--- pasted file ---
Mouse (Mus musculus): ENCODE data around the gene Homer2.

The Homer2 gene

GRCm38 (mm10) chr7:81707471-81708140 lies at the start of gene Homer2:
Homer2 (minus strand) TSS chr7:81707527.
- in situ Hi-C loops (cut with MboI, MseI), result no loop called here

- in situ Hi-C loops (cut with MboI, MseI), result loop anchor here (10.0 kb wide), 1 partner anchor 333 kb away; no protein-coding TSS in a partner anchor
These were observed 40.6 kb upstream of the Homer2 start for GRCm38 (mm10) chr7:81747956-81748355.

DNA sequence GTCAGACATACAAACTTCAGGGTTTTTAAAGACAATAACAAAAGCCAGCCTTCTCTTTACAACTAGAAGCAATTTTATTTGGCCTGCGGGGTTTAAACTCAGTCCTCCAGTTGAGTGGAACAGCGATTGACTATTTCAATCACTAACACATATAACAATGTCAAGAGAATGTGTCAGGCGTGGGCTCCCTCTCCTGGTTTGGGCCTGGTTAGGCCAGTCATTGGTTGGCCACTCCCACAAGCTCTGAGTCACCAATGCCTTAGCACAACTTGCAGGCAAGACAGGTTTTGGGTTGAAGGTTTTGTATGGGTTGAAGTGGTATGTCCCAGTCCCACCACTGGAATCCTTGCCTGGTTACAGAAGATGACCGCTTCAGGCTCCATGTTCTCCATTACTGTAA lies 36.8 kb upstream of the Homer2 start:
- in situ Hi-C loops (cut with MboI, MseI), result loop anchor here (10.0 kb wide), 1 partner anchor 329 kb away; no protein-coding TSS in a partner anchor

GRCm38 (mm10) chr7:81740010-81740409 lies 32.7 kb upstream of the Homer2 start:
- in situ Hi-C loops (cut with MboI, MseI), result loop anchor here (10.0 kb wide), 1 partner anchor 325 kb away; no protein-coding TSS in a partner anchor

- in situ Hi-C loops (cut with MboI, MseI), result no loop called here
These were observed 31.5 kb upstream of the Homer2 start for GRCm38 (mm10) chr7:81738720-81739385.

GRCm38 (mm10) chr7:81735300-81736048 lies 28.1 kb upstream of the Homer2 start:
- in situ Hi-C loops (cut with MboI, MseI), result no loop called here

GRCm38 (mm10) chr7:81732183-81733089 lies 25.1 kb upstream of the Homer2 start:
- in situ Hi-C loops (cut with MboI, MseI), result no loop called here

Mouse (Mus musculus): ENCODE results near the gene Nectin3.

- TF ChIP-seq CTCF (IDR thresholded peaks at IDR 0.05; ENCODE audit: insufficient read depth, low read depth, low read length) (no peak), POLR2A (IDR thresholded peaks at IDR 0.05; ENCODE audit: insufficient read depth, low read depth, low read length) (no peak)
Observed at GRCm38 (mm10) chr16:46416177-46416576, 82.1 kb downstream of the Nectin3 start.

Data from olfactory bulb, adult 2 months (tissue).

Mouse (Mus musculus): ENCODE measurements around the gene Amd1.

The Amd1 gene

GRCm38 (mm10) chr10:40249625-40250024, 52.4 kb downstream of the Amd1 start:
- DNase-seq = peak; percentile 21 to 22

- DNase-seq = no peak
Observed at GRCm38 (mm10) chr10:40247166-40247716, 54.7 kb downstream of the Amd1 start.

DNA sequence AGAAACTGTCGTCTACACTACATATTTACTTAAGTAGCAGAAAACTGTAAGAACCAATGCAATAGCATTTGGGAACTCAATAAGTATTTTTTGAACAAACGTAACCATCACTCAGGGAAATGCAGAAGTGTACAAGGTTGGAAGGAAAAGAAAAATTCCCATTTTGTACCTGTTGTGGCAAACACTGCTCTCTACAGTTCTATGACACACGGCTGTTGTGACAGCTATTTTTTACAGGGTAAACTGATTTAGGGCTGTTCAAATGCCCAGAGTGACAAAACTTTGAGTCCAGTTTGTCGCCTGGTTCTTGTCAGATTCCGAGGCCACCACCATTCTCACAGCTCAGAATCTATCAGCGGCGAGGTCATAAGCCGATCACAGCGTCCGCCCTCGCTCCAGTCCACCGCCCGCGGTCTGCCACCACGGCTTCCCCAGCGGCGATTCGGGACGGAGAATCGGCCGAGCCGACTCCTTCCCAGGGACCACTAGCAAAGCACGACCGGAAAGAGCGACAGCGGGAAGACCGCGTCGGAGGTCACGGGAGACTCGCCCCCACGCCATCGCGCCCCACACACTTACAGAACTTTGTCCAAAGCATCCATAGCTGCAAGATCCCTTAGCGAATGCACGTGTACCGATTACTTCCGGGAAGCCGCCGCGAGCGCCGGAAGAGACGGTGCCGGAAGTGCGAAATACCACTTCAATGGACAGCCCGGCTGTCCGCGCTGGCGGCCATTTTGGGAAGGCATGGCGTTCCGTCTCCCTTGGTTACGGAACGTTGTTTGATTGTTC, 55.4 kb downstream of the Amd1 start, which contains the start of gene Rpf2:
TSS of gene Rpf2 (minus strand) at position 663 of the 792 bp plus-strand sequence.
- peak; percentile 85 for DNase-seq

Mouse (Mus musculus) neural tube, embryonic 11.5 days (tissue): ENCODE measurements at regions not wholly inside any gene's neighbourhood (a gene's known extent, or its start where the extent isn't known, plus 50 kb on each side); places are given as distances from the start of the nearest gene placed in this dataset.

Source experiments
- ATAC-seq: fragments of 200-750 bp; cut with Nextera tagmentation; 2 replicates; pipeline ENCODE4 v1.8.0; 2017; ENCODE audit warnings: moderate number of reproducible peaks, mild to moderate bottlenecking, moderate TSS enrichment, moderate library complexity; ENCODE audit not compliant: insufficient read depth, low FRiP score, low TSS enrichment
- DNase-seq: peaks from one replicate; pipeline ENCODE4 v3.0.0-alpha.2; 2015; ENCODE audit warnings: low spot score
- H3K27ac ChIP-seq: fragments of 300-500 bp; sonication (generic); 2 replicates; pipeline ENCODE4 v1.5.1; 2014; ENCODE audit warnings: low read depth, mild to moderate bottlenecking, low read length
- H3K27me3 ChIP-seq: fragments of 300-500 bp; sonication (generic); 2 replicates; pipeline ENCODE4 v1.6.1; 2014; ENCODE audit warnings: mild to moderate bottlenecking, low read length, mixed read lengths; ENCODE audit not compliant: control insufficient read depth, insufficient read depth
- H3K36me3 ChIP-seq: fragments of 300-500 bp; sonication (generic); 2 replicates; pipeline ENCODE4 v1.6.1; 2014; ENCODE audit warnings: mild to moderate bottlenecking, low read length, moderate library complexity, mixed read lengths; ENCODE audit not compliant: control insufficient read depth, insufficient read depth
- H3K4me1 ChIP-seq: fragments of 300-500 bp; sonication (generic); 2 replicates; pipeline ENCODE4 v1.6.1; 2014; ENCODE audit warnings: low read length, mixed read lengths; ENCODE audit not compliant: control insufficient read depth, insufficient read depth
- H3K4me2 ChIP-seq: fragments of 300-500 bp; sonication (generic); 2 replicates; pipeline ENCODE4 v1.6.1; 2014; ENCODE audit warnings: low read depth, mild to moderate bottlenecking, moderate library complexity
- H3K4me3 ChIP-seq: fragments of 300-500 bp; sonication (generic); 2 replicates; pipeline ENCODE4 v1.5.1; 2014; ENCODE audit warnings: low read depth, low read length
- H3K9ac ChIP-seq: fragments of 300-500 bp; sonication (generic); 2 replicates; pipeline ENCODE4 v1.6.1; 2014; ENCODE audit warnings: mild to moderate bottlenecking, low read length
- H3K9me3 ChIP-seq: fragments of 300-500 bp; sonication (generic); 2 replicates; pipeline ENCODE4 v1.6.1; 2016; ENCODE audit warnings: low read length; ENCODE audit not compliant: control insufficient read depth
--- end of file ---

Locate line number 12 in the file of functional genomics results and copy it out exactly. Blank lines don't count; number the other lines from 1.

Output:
- in situ Hi-C loops (cut with MboI, MseI), result no loop called here